A photographer, artist, critic, art dealer, and collector, Alfred Stieglitz championed many of America’s most progressive artists in the first decades of the twentieth century. On display are works by both Alfred Stieglitz and the artists who engaged with him over the course of five decades–from the early experimental works of Max Weber to the mature expressions of John Marin and Marsden Hartley, and the progressive photographic compositions of Paul Strand and Edward Steichen. The approximately 60 works–watercolors, prints, paintings and photographs–are drawn from the High’s permanent collection, as well as loans from private collections located in Atlanta.
This exhibition showcases how Stieglitz’s impact extended well beyond his individual support of singular artists. His format of grouping and promoting new talents–photographers, painters, and sculptors alike–created a loose knit community whose shared purpose was to advance new approaches to artistic representation. His galleries served as avant-garde incubators in which new forms of art were, often for the first time in the United States, presented.
Already an accomplished pioneering photographer by the time he opened his famous Gallery 291 in 1905, Alfred Stieglitz shifted focus around 1909 to primarily promoting and advancing modern art in America through exhibitions and in his quarterly photographic journal “Camerawork.” Stieglitz’s earliest works supported an expansive group of artists who practiced a modernism reflective of European influences, such as continental Cubism and Expressionism, seen in the works of Max Weber, Arthur B. Carles, Oscar Bluemner, Abraham Walkowitz, Alfred Maurer, John Marin, and Marsden Hartley.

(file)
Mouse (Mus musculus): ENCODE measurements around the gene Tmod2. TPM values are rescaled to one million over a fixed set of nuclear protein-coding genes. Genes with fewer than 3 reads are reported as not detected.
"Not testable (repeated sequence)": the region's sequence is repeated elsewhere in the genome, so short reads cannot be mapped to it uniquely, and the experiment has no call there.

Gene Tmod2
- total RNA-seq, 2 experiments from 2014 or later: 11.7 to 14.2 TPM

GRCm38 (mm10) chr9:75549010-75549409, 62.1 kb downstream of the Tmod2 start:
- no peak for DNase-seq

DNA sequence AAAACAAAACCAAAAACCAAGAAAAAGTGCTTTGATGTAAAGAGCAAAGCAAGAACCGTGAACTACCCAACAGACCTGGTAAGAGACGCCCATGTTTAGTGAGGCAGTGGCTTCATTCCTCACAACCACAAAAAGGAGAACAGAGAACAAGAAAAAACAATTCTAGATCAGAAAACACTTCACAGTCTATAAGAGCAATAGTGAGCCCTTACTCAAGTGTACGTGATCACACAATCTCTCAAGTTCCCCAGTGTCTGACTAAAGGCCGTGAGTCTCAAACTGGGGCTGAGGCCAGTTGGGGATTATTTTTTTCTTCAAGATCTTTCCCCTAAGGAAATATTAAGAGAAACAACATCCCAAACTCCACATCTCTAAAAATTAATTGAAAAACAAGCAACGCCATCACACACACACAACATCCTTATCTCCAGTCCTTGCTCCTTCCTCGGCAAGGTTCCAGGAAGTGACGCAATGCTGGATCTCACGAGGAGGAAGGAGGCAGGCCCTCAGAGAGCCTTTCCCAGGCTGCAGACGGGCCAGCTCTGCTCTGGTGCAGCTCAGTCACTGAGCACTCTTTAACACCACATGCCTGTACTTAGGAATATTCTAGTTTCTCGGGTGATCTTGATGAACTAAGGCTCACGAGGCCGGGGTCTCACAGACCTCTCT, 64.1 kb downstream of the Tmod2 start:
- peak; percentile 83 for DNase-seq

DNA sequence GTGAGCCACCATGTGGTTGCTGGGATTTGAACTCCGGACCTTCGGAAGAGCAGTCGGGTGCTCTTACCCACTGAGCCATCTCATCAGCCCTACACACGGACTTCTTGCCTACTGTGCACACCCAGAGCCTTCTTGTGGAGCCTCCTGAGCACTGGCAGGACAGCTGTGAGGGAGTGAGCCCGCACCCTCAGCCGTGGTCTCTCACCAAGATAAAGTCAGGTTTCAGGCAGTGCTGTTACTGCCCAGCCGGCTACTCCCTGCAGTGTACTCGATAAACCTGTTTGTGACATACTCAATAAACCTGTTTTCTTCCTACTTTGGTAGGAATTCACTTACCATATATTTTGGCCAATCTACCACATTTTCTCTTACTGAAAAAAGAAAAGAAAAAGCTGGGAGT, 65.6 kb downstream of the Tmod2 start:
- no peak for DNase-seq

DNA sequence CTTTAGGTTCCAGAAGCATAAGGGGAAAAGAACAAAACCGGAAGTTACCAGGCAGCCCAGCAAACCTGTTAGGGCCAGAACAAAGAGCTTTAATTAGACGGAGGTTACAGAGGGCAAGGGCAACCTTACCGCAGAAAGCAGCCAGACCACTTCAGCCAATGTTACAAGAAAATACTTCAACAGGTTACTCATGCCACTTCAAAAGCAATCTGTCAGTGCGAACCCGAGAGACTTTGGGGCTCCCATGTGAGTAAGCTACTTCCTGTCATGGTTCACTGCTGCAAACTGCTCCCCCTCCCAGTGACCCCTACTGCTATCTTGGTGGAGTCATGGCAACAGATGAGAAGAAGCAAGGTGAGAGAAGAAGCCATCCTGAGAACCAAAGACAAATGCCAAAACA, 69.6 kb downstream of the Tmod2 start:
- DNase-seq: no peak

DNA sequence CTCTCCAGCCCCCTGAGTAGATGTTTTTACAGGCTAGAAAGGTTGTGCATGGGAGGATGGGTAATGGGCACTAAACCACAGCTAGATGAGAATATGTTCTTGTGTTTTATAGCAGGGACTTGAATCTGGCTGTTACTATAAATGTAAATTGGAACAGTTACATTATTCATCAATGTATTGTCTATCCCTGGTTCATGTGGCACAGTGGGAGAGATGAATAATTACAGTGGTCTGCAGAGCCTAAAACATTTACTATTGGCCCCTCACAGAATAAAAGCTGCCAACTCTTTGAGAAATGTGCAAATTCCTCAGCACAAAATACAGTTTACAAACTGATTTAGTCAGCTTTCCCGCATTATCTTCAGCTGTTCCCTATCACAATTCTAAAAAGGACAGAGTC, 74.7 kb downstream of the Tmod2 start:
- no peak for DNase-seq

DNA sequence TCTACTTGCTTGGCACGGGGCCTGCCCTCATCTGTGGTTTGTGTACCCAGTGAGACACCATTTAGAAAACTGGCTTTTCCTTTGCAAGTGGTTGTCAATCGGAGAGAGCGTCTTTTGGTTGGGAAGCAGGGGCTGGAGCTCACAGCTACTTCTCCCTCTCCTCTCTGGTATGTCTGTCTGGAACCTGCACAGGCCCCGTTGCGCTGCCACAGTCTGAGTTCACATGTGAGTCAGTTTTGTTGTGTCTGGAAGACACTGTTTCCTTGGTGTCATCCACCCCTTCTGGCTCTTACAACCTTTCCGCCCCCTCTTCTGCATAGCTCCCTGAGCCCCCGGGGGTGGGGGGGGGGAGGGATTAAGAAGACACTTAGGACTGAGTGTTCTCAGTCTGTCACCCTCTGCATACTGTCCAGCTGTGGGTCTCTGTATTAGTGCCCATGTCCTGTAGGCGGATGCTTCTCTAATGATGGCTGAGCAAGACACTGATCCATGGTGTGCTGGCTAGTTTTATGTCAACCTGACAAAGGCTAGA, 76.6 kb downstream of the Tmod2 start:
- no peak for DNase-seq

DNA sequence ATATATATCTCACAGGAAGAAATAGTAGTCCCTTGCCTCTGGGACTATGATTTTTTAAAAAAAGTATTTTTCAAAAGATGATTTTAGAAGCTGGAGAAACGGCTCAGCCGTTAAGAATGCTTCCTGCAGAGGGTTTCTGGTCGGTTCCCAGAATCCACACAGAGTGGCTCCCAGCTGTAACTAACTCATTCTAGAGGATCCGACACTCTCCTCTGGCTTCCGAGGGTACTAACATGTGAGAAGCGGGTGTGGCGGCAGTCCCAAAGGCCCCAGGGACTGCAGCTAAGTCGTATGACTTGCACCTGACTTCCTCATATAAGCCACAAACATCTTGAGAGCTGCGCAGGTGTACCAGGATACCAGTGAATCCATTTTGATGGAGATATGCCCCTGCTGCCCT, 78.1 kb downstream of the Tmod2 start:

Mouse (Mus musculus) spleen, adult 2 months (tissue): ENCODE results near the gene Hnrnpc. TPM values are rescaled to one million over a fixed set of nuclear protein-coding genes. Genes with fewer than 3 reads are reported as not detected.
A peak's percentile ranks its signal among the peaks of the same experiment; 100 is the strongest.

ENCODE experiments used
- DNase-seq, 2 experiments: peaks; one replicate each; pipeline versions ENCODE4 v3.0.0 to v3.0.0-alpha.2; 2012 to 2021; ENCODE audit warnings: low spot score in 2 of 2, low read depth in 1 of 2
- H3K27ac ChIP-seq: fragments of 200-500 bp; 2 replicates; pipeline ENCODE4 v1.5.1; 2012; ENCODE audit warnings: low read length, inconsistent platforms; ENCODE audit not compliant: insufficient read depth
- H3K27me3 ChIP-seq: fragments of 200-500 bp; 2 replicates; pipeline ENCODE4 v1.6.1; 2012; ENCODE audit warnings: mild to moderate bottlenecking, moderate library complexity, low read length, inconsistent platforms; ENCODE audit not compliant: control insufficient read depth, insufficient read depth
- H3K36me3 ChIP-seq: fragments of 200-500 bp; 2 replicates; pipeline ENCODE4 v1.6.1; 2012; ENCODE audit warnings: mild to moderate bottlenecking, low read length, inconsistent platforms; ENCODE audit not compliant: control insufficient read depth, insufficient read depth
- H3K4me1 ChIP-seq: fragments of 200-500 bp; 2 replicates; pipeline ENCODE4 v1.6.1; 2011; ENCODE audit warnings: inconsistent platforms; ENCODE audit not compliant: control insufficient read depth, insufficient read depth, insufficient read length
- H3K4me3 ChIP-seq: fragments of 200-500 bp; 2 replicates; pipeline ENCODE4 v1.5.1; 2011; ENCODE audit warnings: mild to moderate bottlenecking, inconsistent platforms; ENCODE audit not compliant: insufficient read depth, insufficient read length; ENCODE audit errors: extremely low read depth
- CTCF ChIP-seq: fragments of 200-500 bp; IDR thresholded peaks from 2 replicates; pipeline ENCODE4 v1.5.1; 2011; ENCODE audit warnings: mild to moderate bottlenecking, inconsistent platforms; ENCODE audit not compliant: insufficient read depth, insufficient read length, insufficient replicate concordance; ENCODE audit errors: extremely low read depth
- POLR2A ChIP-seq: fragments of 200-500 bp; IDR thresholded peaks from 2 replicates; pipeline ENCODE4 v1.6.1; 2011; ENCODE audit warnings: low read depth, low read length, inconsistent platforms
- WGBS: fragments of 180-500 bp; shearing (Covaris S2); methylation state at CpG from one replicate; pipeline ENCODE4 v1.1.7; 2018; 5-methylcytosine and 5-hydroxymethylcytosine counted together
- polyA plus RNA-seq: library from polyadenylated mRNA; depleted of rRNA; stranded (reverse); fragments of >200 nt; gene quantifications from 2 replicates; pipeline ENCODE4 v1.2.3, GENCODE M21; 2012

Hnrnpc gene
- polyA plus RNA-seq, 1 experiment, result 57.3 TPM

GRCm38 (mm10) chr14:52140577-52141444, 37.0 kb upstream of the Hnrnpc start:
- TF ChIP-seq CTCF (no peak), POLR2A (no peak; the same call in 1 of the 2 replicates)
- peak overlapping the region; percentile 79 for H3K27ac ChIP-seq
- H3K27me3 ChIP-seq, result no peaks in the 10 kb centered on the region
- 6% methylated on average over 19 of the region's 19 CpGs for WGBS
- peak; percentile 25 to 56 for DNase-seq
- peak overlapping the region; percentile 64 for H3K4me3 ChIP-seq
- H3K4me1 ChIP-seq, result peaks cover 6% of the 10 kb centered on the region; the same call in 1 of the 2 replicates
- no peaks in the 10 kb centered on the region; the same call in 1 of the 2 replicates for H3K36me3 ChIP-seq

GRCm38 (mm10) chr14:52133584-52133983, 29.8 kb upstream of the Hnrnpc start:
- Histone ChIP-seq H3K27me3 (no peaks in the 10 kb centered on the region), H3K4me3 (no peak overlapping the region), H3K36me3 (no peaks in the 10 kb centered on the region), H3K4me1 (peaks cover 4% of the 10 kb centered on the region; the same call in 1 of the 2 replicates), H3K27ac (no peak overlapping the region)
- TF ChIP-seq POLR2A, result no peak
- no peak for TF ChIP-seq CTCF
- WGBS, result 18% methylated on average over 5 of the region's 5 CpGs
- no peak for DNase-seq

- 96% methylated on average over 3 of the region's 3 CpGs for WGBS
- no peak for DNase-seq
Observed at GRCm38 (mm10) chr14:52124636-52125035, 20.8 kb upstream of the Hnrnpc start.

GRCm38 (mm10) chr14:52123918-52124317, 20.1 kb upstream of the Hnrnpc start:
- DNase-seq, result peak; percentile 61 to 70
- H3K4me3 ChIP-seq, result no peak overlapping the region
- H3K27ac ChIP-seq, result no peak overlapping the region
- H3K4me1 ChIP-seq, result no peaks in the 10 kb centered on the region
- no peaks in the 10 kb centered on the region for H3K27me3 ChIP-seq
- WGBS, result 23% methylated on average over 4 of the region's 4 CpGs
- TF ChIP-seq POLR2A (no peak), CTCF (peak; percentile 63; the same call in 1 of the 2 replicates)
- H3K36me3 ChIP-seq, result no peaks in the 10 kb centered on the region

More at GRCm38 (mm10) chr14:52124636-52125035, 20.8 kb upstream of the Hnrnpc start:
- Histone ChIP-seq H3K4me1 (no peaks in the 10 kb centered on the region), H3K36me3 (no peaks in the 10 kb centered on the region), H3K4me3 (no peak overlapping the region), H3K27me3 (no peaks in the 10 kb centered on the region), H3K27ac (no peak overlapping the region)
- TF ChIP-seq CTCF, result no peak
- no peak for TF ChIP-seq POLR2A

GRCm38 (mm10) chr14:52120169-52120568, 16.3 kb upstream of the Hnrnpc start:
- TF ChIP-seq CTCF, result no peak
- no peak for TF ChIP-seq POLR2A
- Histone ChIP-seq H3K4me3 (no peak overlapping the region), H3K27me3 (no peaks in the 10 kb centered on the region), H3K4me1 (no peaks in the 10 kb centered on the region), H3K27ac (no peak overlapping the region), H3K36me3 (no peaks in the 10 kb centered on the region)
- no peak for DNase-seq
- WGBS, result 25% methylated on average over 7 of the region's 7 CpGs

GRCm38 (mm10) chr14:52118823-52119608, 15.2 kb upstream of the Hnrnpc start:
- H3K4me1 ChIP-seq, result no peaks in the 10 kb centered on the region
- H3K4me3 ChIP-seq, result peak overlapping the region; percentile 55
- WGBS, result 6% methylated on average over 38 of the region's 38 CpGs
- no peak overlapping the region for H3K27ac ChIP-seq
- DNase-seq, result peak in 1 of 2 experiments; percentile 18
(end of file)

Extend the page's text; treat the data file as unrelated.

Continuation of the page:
After World War I and with the closing of Gallery 291 in 1917, Stieglitz shifted towards a more exclusive group of artists, which he featured in a series of new exhibition spaces (including The Anderson Galleries, The Intimate Gallery, and An American Place) modeled after Gallery 291’s initial success. Stieglitz’s group of “Seven Americans,” took shape during this time, a group which included himself, the photographer Paul Strand, and painters Hartley, Marin, Dove, Georgia O’Keeffe, and Charles Demuth.